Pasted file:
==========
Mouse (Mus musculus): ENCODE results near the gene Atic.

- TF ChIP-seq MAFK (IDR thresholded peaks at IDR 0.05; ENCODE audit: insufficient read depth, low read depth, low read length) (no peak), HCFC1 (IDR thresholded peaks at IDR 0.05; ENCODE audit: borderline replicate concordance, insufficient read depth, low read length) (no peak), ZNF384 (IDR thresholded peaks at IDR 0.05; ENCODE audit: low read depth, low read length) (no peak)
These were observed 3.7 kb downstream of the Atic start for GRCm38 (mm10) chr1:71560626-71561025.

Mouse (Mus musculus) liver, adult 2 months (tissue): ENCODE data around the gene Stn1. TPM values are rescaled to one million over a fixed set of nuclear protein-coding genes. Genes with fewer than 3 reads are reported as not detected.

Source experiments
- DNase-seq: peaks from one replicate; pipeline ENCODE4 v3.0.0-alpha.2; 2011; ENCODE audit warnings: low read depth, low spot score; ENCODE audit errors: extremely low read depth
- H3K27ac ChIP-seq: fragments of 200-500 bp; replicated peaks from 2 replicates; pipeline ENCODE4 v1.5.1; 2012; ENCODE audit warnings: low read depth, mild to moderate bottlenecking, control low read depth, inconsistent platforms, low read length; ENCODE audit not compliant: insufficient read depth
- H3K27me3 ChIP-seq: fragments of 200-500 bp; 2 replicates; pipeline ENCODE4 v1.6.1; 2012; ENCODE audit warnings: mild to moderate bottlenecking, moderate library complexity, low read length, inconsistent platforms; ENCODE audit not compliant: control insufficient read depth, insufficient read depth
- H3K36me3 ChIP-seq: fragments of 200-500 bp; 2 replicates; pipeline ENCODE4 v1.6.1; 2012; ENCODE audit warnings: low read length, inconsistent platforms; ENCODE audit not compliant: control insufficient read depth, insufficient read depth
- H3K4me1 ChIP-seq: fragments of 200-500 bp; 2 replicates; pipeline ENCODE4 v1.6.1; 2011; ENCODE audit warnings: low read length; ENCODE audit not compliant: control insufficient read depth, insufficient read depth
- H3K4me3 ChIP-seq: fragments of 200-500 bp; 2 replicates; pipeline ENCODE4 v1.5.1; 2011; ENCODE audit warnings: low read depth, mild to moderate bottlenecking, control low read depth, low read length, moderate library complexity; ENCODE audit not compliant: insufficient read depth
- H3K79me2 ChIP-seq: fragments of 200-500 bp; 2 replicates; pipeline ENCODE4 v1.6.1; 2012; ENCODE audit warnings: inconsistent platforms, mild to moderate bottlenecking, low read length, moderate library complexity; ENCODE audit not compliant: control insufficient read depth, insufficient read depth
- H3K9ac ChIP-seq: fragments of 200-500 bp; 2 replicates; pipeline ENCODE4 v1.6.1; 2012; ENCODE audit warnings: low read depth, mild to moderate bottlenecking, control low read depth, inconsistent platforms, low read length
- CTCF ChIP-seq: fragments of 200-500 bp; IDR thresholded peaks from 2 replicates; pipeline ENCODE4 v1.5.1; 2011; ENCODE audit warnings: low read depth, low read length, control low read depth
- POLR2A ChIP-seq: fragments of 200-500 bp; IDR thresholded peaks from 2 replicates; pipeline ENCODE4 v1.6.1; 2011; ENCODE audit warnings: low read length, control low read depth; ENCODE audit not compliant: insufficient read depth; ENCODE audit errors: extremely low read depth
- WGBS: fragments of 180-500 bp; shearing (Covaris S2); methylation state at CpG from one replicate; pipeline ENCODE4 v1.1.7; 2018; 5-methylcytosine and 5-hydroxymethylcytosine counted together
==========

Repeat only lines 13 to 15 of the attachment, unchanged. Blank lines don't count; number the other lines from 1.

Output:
- H3K9ac ChIP-seq: fragments of 200-500 bp; 2 replicates; pipeline ENCODE4 v1.6.1; 2012; ENCODE audit warnings: low read depth, mild to moderate bottlenecking, control low read depth, inconsistent platforms, low read length
- CTCF ChIP-seq: fragments of 200-500 bp; IDR thresholded peaks from 2 replicates; pipeline ENCODE4 v1.5.1; 2011; ENCODE audit warnings: low read depth, low read length, control low read depth
- POLR2A ChIP-seq: fragments of 200-500 bp; IDR thresholded peaks from 2 replicates; pipeline ENCODE4 v1.6.1; 2011; ENCODE audit warnings: low read length, control low read depth; ENCODE audit not compliant: insufficient read depth; ENCODE audit errors: extremely low read depth